Whether you’re a small business owner or employee, seeing how much other companies match on their 401(k)s can give you a valuable measure of how generous your own plan is, and help you to adjust your own contributions.

Given the economic uncertainties resulting from the COVID-19 pandemic, many employees may be wondering if company matches will be reduced in 2021, and if so, how this will affect their savings goals for the year.

The good news is that though an estimated 11.5% of small companies suspended or reduced their employer match during the COVID-19 crisis of 2020, most of these employers said they plan to reinstate the matching contributions in 2021. Overall, about 51% of employers who offer a 401(k) also provide matching contributions.

If your employer is increasing their match in 2021, it could be a great opportunity to take advantage of this free money and set more ambitious savings goals. If your employer decreased their match in 2020 and will not be restoring their contributions to previous levels in 2021, you may want to consider increasing your own contributions to make up for the shortfall.

No matter what strategy you choose, investing in a 401(k) plan is one of the best ways to ensure a comfortable retirement. Small business retirement plans that offer employer-matched funds provide a generous incentive to encourage employees to save as much as they can.

Partial 401(k) Matches in 2021

Some employers choose a partial match plan, which means they put in a portion of the amount you put in, based on a set formula, up to a certain amount. The typical partial 401(k) match is 50 cents on the dollar, up to 6% of an employee’s salary. So, for instance, an employee earning $100,000 a year might contribute up to $6,000 and receive $3,000 from the employer in matching funds.

Full 401(k) Matches in 2021

Employers can also choose a plan with a “dollar-for-dollar” match, with the most common being dollar-for-dollar, up to a maximum 5% of an employee’s salary. So, using the same example, the employee earning $100,000 might put in $5,000 as 5% of his salary. The employer would then contribute another $5,000. If the employee put in $2,000, the employer would contribute $2,000. If the employee put in $6,000, the employer would contribute $5,000, as per the policy limit.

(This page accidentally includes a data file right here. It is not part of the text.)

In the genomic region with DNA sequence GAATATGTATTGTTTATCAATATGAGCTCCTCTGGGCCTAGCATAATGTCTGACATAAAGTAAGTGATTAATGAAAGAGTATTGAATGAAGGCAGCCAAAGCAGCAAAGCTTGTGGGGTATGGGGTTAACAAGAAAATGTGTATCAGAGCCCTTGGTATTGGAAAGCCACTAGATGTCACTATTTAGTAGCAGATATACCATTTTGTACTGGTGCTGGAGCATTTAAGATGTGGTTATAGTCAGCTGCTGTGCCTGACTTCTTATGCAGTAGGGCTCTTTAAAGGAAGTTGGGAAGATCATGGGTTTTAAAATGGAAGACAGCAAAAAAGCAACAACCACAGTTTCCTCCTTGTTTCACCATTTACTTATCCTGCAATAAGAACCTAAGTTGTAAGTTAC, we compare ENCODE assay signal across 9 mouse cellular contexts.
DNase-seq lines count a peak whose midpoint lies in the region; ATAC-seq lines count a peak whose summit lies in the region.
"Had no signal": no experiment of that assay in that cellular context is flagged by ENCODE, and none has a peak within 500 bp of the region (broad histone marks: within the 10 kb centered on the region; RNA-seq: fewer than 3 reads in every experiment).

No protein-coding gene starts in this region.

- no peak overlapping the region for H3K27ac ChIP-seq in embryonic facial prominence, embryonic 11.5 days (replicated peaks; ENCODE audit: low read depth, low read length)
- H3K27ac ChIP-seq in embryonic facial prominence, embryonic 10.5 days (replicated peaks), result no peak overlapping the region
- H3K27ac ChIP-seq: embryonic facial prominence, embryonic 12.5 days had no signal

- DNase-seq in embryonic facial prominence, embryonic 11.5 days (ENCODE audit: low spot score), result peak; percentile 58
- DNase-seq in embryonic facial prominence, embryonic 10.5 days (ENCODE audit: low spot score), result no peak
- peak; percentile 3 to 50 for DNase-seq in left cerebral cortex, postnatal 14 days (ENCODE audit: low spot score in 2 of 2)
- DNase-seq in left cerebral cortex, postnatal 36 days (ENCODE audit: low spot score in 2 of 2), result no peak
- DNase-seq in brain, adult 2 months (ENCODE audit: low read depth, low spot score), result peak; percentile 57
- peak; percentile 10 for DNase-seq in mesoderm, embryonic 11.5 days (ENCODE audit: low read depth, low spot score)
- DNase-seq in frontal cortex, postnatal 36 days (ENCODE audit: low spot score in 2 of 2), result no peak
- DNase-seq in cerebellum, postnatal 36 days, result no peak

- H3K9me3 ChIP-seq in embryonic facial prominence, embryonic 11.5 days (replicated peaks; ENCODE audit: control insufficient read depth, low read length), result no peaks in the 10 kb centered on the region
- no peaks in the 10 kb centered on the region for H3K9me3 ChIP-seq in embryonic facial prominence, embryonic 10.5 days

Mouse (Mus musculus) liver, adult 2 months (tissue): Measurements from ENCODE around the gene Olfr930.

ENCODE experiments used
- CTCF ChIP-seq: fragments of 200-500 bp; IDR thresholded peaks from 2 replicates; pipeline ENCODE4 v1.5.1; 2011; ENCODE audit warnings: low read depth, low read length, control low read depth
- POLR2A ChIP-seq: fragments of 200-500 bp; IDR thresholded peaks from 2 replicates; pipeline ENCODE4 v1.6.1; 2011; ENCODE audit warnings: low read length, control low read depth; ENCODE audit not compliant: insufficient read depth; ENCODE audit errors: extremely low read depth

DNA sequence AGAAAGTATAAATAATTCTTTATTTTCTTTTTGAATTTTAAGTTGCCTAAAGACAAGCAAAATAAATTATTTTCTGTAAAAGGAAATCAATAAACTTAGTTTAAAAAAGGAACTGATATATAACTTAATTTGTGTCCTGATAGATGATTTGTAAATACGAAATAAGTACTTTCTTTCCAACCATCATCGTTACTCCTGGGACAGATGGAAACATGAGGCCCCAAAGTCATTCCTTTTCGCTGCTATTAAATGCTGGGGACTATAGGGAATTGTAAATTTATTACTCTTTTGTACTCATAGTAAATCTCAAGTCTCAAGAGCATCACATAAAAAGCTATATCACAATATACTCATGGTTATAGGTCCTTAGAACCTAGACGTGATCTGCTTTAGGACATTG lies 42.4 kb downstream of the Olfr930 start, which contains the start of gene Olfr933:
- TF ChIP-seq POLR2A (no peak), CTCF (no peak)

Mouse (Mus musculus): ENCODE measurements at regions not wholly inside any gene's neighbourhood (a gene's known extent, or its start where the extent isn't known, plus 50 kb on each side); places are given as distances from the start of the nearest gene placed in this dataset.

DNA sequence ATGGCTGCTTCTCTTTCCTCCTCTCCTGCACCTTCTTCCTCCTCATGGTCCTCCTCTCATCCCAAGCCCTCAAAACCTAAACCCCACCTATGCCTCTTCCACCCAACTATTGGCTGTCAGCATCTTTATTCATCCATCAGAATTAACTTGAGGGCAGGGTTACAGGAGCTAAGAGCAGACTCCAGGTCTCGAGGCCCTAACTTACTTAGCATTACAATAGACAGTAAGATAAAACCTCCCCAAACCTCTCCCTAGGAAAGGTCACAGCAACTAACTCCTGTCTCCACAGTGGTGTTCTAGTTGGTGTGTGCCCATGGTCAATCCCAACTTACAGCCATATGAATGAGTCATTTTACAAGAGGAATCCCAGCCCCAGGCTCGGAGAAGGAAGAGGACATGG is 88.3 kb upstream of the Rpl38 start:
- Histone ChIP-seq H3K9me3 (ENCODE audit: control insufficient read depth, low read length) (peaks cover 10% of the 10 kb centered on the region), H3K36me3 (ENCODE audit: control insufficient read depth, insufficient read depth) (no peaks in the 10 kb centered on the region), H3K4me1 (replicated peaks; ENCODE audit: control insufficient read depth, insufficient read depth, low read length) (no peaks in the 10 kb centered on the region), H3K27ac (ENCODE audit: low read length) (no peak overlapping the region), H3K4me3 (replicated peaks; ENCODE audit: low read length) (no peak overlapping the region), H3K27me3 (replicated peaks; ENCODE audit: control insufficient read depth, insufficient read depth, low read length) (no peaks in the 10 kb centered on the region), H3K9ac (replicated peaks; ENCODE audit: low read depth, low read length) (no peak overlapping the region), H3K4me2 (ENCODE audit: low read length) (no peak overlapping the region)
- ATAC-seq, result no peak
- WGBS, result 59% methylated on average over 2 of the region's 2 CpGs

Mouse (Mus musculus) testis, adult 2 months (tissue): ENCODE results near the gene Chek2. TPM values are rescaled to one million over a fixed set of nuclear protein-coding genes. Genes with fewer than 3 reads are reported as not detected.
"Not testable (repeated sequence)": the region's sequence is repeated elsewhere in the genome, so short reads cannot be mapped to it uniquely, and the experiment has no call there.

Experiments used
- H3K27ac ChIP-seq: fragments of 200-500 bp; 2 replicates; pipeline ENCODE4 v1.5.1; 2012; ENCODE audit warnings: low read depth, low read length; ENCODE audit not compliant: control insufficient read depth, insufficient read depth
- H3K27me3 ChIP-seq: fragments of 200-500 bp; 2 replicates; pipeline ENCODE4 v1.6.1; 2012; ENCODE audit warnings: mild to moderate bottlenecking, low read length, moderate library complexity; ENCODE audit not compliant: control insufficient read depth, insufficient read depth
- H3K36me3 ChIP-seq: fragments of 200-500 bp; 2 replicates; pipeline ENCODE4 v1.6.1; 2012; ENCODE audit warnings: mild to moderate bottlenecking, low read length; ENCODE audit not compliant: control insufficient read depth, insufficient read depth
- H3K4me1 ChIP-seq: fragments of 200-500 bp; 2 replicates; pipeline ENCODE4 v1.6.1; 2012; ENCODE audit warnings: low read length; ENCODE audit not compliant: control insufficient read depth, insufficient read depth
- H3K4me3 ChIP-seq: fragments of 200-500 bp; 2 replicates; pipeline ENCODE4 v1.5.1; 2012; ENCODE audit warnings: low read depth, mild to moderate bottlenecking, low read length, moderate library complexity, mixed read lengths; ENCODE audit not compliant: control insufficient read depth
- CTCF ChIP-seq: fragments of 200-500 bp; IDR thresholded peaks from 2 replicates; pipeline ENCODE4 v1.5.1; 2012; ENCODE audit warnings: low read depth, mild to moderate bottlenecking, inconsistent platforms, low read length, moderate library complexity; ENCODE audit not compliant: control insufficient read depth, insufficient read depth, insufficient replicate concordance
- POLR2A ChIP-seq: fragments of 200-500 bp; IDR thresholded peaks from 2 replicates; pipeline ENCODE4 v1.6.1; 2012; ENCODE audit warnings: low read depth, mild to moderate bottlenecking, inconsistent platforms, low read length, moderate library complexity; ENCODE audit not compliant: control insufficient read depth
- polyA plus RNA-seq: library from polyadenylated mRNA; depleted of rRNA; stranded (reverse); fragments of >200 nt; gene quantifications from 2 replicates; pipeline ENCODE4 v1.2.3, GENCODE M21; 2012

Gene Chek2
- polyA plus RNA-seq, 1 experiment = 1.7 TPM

Safe Harbor Matching Formulas in 2021

Another type of 401(k) plan, popular particularly among small businesses with a handful of highly compensated employees, is the Safe Harbor plan – which exempts them from annual ADP and ACP nondiscrimination testing, in exchange for agreeing to make generous and fully vested 401(k) contributions to all eligible employees.

The most common formulas for 401(k) matching contributions are:

  • Basic Match: 100% match on the first 3% put in, plus 50% on the next 3-5% contributed by employees.
  • Enhanced Match: 100% match on the first 4-6% put in.
  • Nonelective Contribution: 3% (or more) of employee compensation, regardless of employee deferrals.

401(k) Limits in 2021

Since 401(k)s are tax-advantaged savings plans, the Internal Revenue Service places an upper limit on what may be contributed by employers and employees each year. The maximum Traditional and Safe Harbor 401(k) limits in 2021 are:

  • $19,500 in employee contributions.
  • $6,500 in additional employee catchup contributions for those over 50.
  • $38,500 in employer funds OR $58,000 (plus $6500 catchup if applicable) in total employer/employee funds.

SIMPLE 401(k) Limits

SIMPLE 401(k) limits are $13,500 for employee contributions. Those over 50 could contribute another $3,000. Employer 401(k) contributions are subject to an employee compensation cap, which is $290,000 for 2021.

Empower your employees with the gift of retirement savings

Ubiquity is a leading provider of small business 401(k) plans. We are happy to help you start a new plan, change an existing plan to a different type, or arrange employer matching contributions. When you choose us as your plan administrator, we communicate with employee plan members to ensure they know how to reach contribution limits and maximize their retirement savings. Contact us to set up your affordable and easy 401(k) plan today.

The Setting Every Community Up for Retirement Enhancement (SECURE) Act of 2019 was the first major update to retirement plans in more than a decade.

Certain provisions already debuted, but one of the most significant changes — expansion of eligibility to participate in 401(k) plans – went into effect on January 1, 2021. Wondering what these changes are and what they mean for your small business this year? As a leading small business 401(k) administrator, Ubiquity is here to clarify matters.

Who Is Eligible to Participate in 401(k) Plans, Under the SECURE Act?

The 401(k) retirement savings vehicle is no longer just for long-term, full-time employees working more than 1,000 hours. Under Section 112 of the SECURE Act, eligibility expands to workers who: